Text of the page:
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Parashat Vayakhel-Pikudei 5777: United for a purpose

In this Parashah we have a miracle at least as big as the crossing of the Red Sea, maybe it’s even more unbelievable. We read: “All the artisans . . . said to Moses, ‘The people are bringing more than is needed for the task entailed in the work that the Lord has commanded to be done.’ Moses thereupon had this proclamation made throughout the camp: ‘Let no man or woman make further efforts toward gifts for the sanctuary!’ Their efforts had been more than enough for all the tasks to be done”. Too many donations! Too much volunteering! Oy vey, what are we going to do? That’s a problem I would wish to have. How does one get people to want community and be willing to work for it? Why was this call for funds and volunteers so successful? Professor Arnold Eisen from the JTS writes that human beings always need to be needed and the Israelites have extra reason for that need in the immediate aftermath of the episode of the golden calf. They have thrown themselves (and their jewels) into the construction of a molten idol, the deed they were told at Sinai is most abhorrent to the God who so recently delivered them from Egypt and joined with them in covenant. Now, they are offered the chance to demonstrate their atonement by giving all of themselves to building God a Sanctuary “that I may dwell among them.” For one brief moment, they act as one, driven by shared need and common aspiration. They desperately want to raise themselves higher and keep God close. Can we also find this unity in common goals? Might we all resolve, for example, that every child will have enough food, clothing, and shelter to fully support his or her well-being? Could we agree to dedicate a certain amount of funds and skill to the provision of similar essentials to others in the world? Could we, as the mayor of London suggested, unite to show that the people of London won’t be cowed and scared by terrorism? To show our respect to the memory of the victims and our appreciation to the security forces that avoided an even bigger tragedy? To show that our society won’t be disrupted, we won’t hate and mistrust each other, that the democracy and pluralism so characteristic to British society will continue as usual? Keep calm and carry on?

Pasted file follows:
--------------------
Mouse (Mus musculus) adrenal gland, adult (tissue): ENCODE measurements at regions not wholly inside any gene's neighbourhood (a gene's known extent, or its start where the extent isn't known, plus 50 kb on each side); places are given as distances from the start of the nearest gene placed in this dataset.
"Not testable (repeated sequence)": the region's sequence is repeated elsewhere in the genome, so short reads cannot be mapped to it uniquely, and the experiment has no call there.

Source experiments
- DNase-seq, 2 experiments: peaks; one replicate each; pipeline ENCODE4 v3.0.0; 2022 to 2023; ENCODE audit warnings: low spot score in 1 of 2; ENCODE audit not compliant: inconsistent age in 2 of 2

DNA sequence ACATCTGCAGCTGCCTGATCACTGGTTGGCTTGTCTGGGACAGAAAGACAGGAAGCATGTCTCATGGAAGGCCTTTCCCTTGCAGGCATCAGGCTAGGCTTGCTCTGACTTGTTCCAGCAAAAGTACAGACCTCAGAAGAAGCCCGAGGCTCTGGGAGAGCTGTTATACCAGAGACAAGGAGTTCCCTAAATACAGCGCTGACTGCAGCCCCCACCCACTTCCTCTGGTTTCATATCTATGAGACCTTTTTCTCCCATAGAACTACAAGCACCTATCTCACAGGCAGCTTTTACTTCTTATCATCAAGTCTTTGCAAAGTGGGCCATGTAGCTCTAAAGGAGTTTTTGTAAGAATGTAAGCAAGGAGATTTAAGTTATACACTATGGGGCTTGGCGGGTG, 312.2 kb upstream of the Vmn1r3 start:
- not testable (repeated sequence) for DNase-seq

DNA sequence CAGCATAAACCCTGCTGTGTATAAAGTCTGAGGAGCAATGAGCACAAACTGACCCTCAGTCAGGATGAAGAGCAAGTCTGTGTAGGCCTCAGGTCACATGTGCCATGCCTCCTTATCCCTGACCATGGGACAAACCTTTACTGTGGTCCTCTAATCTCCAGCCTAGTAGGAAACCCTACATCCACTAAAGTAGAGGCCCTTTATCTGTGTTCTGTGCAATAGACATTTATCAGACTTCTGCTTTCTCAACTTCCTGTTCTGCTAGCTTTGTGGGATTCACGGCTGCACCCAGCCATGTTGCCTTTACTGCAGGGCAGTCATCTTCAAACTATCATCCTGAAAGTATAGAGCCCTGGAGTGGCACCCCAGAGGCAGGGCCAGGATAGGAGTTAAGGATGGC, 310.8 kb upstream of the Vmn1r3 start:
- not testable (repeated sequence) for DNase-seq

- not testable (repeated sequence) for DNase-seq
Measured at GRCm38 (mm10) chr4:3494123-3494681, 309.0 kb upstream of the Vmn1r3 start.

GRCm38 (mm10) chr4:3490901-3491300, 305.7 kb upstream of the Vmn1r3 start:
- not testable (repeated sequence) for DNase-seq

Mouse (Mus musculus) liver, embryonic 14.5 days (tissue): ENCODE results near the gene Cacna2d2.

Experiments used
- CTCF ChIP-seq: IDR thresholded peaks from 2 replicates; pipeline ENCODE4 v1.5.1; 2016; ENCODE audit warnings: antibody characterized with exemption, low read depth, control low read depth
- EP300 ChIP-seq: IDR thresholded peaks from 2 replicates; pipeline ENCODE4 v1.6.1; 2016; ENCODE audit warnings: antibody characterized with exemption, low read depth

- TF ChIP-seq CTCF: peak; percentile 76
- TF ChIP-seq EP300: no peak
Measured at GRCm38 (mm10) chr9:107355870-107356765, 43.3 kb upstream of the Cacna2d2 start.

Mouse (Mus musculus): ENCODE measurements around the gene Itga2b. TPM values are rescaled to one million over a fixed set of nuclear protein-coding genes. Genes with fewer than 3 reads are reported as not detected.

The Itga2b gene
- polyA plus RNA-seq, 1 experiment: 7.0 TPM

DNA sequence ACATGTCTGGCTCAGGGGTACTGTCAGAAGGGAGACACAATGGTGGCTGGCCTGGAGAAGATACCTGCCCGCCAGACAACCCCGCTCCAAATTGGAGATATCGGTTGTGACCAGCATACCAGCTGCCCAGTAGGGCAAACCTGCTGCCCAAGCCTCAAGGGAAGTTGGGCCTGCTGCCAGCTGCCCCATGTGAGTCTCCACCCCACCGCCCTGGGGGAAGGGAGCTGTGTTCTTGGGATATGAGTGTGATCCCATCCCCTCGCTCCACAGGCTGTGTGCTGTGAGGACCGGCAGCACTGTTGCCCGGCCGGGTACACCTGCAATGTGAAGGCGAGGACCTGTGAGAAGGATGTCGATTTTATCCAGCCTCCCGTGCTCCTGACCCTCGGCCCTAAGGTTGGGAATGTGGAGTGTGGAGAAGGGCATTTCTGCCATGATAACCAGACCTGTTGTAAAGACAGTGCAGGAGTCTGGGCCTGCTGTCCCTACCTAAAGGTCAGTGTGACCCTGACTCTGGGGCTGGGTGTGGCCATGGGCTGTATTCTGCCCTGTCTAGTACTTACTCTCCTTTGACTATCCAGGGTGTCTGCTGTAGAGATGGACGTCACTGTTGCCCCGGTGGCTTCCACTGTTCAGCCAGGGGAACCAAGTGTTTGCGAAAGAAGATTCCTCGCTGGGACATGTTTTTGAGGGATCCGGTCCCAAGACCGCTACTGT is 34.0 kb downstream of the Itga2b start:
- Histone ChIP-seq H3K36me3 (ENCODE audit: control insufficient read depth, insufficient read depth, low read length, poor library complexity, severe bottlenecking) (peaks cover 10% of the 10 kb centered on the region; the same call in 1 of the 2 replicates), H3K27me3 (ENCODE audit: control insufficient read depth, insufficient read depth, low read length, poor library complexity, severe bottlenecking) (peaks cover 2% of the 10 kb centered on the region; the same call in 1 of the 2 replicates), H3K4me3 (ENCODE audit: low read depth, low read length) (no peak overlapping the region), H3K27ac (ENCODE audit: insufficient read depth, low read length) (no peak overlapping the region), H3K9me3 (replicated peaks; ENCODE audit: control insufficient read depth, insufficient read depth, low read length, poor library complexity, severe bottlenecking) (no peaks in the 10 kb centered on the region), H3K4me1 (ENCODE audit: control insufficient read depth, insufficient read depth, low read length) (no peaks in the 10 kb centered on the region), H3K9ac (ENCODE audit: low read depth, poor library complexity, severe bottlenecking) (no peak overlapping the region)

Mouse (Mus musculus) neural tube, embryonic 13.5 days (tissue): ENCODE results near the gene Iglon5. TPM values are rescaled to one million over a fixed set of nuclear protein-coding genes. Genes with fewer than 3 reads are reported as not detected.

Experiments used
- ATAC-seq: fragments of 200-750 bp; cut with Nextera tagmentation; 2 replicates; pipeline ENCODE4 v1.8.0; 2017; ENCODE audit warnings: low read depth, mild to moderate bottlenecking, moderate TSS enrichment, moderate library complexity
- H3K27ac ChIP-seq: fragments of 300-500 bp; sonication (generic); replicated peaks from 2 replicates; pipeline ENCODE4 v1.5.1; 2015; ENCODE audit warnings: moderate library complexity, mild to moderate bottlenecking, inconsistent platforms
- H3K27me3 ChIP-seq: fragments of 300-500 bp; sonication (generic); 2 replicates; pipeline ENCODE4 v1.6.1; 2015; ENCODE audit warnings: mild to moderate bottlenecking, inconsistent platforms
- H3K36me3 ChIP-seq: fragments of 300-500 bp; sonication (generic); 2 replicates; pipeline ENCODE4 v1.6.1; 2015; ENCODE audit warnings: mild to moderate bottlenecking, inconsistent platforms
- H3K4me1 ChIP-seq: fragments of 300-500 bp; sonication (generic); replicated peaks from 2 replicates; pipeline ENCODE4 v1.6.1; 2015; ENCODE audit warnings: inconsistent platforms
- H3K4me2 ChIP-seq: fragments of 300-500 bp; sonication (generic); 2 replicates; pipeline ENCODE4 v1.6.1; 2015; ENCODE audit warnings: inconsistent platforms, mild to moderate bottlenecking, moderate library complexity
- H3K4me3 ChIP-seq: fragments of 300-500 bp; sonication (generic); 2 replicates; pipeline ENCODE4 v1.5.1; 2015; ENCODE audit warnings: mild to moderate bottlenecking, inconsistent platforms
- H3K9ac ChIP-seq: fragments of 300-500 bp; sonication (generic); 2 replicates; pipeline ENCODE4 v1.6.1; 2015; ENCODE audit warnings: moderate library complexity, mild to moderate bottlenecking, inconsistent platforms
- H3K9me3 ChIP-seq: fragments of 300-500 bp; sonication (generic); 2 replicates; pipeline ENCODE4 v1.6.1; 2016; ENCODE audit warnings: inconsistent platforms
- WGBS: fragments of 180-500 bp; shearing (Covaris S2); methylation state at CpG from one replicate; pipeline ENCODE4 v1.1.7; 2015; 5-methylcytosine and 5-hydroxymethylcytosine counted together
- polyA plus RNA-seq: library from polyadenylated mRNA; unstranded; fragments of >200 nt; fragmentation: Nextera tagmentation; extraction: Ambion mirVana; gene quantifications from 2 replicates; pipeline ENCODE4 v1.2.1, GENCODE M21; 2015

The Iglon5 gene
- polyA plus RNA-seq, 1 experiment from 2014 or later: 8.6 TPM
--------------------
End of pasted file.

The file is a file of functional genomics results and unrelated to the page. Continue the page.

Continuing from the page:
What about education? I wonder if we could also agree that Jewish education is indispensable to Jewish survival—and therefore pool resources to make such an education available to all, both in schools and synagogues. When we say we don’t have money and, more important, time to give to the Shul, is this true? Is it perhaps a matter of priorities and not of resources? Let’s strive to achieve that unity of heart and purpose that our ancestors had in the desert and we will make our society into an example for others and our Community into a Sanctuary for God, as our ancestors did in the desert.

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